Americans think parents should teach kids about money, but many don’t – Reuters

Most Americans think it’s the job of parents to teach their children about money.

However, according to a poll by CNBC + Acorns Invest in You, many don’t actually talk about finances with their kids.

According to Momentive’s poll, approximately 83% of American adults said parents have the primary responsibility for educating their children on this topic. The online survey was conducted March 23-24 with a national sample of 3,953 adults, of whom 1,149 were parents.

At the same time, only 15% of parents reported discussing household finances with their children more than once a week, 13% once a week and 16% once a month. About 24% talk to their children less often and 31% never do.

The survey found that those who make less money are more likely to have these conversations about money once a week or more often, as are Black and Hispanic respondents.

“Every child’s very first teacher is their parent,” said Yanely Espinal, director of public relations at Next Gen Personal Finance, a nonprofit personal finance organization.

“This means that the first money lessons at home are essential. »

But many parents may have self-doubt.

“It seems like a Herculean task to teach your kids about money when you’re not really comfortable with money yourself,” said certified financial planner Tom Henske, managing partner of The New York. Wealthy insurance consultant.

Talking around the dinner table once a month can make a big difference, he said.

“What we need to do is create an environment where we get kids excited about it,” said Henske, whose parenting book It Makes Total Cents on how to teach kids about money is due out in June. .

The school case

Photo by Troy Aossey via Getty Images

Schools also have a role to play, advocates argue.

“Failure to include personal finance education in public schools would risk perpetuating generational cycles in which children whose parents had access to financial education themselves can pass on those lessons, while children whose parents did not have access to financial education would do so disadvantaged,” said Espinal, whose parents are immigrants from the Dominican Republic.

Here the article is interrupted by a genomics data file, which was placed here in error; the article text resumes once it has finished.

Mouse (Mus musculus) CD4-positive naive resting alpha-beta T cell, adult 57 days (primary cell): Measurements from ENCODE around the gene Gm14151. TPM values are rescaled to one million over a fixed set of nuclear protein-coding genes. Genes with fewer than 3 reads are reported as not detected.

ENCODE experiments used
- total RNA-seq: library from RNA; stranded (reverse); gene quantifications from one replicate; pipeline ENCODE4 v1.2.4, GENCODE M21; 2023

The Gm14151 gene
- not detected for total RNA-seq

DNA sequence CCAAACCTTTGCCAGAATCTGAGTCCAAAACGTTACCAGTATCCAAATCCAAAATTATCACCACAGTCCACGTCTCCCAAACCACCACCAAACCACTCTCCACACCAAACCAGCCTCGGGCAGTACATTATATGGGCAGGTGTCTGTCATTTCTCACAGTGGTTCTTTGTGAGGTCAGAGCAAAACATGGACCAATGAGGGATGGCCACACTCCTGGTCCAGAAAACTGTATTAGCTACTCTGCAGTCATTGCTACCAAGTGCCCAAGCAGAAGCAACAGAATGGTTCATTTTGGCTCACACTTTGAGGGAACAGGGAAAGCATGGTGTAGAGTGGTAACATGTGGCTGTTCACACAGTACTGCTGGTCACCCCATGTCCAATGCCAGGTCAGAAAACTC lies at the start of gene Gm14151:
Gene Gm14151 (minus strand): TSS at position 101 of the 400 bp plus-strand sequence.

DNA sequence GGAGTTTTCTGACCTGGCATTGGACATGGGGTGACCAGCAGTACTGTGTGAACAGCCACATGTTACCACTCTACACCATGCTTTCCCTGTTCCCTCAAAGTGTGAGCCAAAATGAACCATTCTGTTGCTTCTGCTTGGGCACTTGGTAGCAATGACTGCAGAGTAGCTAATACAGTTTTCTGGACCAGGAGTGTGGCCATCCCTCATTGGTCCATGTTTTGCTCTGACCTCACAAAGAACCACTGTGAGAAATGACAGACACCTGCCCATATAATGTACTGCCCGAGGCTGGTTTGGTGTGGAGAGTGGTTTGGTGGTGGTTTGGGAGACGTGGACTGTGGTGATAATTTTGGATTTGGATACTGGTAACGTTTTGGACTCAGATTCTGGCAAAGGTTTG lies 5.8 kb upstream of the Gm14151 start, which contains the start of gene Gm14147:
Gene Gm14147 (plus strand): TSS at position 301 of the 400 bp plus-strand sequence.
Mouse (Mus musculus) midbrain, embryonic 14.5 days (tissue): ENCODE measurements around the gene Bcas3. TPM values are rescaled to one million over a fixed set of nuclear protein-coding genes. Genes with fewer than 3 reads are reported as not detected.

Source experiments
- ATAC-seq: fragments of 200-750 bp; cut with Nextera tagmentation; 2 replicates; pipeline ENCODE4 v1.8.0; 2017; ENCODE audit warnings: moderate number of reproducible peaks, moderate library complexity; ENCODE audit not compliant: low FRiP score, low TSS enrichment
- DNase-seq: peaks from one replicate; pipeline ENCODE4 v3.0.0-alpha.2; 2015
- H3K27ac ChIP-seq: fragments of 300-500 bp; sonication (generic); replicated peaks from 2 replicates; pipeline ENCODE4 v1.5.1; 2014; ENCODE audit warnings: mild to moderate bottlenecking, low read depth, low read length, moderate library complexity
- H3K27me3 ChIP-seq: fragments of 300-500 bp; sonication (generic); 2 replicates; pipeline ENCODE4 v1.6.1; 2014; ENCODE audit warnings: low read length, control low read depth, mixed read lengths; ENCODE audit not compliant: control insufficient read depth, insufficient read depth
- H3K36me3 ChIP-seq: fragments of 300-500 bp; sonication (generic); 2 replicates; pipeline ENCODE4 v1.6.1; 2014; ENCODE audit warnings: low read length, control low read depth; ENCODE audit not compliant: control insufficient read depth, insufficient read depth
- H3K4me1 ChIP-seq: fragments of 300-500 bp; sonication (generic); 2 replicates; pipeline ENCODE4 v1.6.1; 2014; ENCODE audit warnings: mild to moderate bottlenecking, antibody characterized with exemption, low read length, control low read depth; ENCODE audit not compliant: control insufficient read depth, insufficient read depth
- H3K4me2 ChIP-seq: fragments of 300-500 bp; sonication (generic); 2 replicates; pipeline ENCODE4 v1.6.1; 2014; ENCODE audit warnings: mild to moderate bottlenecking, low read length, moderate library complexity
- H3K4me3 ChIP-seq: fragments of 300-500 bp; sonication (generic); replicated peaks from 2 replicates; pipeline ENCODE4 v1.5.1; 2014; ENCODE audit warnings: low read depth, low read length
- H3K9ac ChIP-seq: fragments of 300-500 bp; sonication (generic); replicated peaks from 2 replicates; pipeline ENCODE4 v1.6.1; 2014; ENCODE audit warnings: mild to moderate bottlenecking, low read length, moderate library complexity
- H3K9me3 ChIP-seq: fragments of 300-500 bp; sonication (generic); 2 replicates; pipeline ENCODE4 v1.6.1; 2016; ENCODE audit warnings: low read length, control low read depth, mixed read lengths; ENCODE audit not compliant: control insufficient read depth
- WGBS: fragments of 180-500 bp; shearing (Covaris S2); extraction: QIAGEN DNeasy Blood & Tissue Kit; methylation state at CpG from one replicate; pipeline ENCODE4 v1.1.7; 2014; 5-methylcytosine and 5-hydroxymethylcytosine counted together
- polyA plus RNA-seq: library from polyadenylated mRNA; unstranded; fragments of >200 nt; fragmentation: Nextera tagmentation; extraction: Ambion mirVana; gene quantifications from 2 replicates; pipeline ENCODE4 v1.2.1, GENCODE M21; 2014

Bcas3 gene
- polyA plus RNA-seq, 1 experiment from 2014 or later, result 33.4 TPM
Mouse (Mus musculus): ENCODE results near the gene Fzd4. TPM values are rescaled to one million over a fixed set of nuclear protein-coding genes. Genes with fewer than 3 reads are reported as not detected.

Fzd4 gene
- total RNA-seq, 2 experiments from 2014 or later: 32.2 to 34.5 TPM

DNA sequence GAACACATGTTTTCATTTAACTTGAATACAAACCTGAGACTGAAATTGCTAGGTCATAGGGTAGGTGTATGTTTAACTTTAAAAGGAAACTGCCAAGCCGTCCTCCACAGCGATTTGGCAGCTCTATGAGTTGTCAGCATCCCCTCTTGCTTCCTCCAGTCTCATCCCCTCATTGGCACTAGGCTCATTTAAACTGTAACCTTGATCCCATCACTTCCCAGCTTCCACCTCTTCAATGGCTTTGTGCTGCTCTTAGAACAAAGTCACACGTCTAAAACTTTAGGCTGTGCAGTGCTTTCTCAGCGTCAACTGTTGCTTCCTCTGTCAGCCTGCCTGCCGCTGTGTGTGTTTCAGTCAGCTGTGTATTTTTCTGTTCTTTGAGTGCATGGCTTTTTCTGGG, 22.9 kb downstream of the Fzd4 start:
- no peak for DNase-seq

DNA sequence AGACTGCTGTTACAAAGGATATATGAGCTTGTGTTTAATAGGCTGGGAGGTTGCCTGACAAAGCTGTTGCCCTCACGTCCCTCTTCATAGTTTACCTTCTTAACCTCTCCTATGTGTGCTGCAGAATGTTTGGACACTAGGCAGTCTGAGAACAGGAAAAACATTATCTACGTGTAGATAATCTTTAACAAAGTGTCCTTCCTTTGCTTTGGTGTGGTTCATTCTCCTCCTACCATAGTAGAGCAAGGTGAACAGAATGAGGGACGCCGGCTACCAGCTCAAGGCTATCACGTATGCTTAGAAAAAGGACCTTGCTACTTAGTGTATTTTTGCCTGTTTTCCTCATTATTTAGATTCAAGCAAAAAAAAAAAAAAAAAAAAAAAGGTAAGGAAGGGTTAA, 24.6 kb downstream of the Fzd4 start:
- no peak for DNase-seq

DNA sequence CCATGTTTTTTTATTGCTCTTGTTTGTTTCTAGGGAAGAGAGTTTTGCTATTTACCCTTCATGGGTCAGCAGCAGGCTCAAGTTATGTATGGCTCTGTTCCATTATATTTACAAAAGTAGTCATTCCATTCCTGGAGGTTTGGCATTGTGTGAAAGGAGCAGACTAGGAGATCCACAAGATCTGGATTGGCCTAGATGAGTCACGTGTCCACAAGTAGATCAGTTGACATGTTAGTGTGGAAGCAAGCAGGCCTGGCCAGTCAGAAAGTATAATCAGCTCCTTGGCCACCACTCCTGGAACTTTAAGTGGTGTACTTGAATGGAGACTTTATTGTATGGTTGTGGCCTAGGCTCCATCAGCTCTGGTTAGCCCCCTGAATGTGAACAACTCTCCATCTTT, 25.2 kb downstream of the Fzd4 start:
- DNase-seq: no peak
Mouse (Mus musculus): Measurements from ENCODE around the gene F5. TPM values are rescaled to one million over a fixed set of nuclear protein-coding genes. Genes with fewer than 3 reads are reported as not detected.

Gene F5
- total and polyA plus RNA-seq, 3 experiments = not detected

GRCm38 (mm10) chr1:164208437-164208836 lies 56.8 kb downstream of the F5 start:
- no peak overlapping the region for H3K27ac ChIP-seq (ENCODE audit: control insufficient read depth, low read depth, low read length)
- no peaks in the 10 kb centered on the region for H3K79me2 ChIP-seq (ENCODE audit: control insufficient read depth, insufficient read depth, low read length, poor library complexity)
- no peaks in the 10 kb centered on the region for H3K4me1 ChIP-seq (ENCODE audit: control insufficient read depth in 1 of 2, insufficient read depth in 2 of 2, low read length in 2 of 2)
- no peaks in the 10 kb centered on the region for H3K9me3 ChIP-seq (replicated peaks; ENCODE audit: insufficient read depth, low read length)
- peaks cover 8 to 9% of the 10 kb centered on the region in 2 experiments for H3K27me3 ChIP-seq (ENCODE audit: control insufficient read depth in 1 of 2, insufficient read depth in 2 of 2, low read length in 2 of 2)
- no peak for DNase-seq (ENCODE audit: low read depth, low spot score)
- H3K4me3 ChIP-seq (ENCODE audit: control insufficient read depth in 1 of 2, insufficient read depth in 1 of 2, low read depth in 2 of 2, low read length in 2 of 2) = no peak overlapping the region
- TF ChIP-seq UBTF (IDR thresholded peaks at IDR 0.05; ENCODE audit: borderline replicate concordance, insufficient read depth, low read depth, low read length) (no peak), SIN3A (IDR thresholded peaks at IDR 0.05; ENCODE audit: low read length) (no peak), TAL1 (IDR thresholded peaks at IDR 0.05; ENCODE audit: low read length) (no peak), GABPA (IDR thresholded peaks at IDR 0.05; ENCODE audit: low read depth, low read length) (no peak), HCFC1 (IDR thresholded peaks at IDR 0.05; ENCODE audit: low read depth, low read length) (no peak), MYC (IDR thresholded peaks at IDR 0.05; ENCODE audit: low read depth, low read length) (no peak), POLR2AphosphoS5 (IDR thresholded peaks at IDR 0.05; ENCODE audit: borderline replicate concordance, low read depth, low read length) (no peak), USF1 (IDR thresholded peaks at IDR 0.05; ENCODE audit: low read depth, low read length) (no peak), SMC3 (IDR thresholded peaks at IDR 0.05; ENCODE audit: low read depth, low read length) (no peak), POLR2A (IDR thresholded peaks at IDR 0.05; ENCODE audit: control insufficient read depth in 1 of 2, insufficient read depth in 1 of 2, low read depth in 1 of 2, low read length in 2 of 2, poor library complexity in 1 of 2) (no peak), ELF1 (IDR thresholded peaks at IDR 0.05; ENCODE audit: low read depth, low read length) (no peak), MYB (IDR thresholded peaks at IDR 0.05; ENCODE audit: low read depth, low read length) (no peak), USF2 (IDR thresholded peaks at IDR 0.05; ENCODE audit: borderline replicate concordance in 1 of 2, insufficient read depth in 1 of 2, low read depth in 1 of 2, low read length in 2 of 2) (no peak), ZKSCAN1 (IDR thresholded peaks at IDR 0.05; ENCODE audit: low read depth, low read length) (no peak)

Growing up, her family didn’t have financial accounts and used cash instead. Espinal only learned how to manage money after making costly mistakes.

The trend towards personal finance courses in schools is slowly building. Recently, Florida became the largest state to require a personal finance course for high school graduation. According to the Council for Economic Education, 25 states now require students to take courses on finance, either in a standalone classroom or integrated into another course.

Additionally, 46 personal finance bills are pending in 21 states, according to Next Gen Personal Finance Bill Tracker.

“Research shows that students who are able to take a high school financial economics course make better decisions about their college funding,” said Nan Morrison, president and CEO of the Council for Economics Education.

“They have better credit ratings,” she added. “They have lower failure rates. »

Teach your kids about money

Sorting coins is one way to teach kids about money.

Michael Fox | CNBC

Nevertheless, parents should start teaching their children how to handle money at an early age.

Resources abound if you know where to look. The Council for Economic Education offers free family at-home financial fun packs that are age-appropriate games, activities, and worksheets that you can complete together.

Next Generation Personal Finance also offers free online games and activities on topics like investing and budgeting, and the National Foundation for Financial Education offers free online courses, learning activities, and quizzes.

Learn more about investing in you:
Do you want to teach your kids about money in a fun way? Try these games
Fears of inflation are forcing Americans to reconsider their financial decisions
Here’s what consumers want to cut if prices keep rising

You can also provide lessons using real-life examples, such as showing your children how to pay for items in the store. If you use a credit card, explain how it works.

Those monthly dinner conversations are also essential, Henske said. Start by asking your children an open-ended question, e.g. B. “How do you think we borrow money from this house?” »

“It sparks a whole conversation about borrowing, lending, mortgages, credit cards, car loans,” he said.

Money in your children’s hands is also a powerful learning tool, Henske said.

About 44% of respondents to the CNBC+ Acorns Invest in You survey said they pay their children an allowance, while 55% said they don’t. However, how your children make money is really a personal choice, he said. This can be done through a scholarship, employment or gifts.

“You would never take your kid to tennis lessons without a racquet,” Henske said.

“You can’t teach your kids enough about money without having money to practice with. »

AGREE: Join Sharon Epperson at 1:00 p.m. today as the governors of Mississippi, New Jersey and Nevada explain how their states are approaching financial education in schools.

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Disclosure: NBCUniversal and Comcast Ventures are investors glands.

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